Facing Breast Cancer

Dear Katie,
I am so scared and confused, because I have breast cancer. I got the diagnosis in September, and started medical treatment, I didn’t want surgery, to take the whole right breast off. I also found an independent doctor who supported me in doing this. A few days ago I did an ultrasound scan and they said the tumor has grown and I should have surgery. My other independent doctor says it has not grown, but become smaller, that my body can well keep it in balance. This is very hard for me now, to know what is true, to know what to do. I really don’t want to take the breast off, but if it really should be the only way to survive, of course I’d do it. I have managed very well feeling good about everything, and have used The Work a lot with all these questions and fears coming up. I felt really strong and healthy and happy until this ultrasound scan. Now it is as if I failed, and can’t trust my own feelings. It is too much for me right now. I would be so happy and grateful for some message from you. I feel so much love and trust for you, Katie, and The Work has helped me immensely all these years. I need to find peace and clarity in this situation. I need to be able to go on and make a decision. I have a family with three kids and a wonderful husband, and they are worried too. It is not easy to get out of the fear. (I have your video “Cancer Meets Inquiry,” but it has to be transformed to European video system, so I haven’t seen it yet.)
Very much love to you from ****

Dearest ****,
I am so happy that you reached out to ask, and in my own experience, if I have been using my body, my breasts, my physical appearance as any kind of collateral or bargaining power in my life, then of course I am frightened to lose an arm, a leg, a breast, because I am equating my body as value for trade. Self-love is all that is needed to be clear, with or without body parts. I don’t need body parts to be loved or to love. I love you, dearest, with or without, and how would you hear that differently with a breast or without it? Which is easier for you to believe? That is the test. Get a round-robin partner, and call the hotline, and heal your fear. I look forward to our time together in Europe this summer.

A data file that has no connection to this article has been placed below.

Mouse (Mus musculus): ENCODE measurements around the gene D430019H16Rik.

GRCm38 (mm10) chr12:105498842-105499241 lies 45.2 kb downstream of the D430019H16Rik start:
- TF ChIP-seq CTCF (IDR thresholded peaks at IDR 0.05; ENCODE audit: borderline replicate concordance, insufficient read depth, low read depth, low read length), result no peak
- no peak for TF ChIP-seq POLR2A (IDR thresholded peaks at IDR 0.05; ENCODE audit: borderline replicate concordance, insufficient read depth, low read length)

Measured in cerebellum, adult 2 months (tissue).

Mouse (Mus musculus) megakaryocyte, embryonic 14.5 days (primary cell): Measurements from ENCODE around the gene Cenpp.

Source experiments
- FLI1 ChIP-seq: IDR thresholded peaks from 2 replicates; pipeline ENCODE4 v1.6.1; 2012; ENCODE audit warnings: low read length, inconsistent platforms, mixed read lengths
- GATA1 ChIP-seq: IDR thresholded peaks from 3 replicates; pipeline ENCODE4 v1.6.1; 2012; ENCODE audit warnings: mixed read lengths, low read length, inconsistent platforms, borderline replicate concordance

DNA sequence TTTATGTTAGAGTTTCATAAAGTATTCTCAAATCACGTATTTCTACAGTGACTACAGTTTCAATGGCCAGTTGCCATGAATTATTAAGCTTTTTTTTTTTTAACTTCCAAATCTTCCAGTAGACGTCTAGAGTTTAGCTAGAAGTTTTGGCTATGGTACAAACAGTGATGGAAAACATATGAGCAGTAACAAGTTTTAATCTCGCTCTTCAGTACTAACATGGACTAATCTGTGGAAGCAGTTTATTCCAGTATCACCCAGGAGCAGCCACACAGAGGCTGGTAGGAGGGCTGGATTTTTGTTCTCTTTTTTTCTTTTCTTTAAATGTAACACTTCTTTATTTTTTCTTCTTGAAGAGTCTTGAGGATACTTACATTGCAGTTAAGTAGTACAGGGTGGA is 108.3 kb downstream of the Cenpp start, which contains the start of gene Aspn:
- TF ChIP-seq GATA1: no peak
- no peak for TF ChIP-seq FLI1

Loving you always,

Dearest Katie,
Thank you so much for your answer! Self-love is all that is needed to be clear – YES, I see that. I will carry it with me. And I will work with the question you wrote, well, perhaps I would even hear you more clearly without a breast, who knows?
Lots of love from ****

Email: A Response to “I’m afraid of war”

Dear Katie,

I just saw the video “I’m afraid of war” from Israel which you included in the latest Newsletter.

I went through the inquiry for myself together with the Israeli woman, and I felt it applicable to every single stressful thought I ever had, which were all thoughts where I was at war with reality. That video is so incredibly powerful, it helped me at last fully assimilate the 300 or so inquiry worksheets I have written so far, I cried all the way though it and kept crying for some time afterwards, I guess it was all this accumulated tension leaving my body.

And what you told about doing inquiry with the veterans and your examples of the man burning to death and about having ones leg blown off, helped me at last feel deep inside my bones the deep meaning of your response to my email to the Parlor about when I was attacked and which had not fully sunk in until now. It would be helpful if some examples of explicit inquiries about physical harm could be published, and I understand why that is not always possible.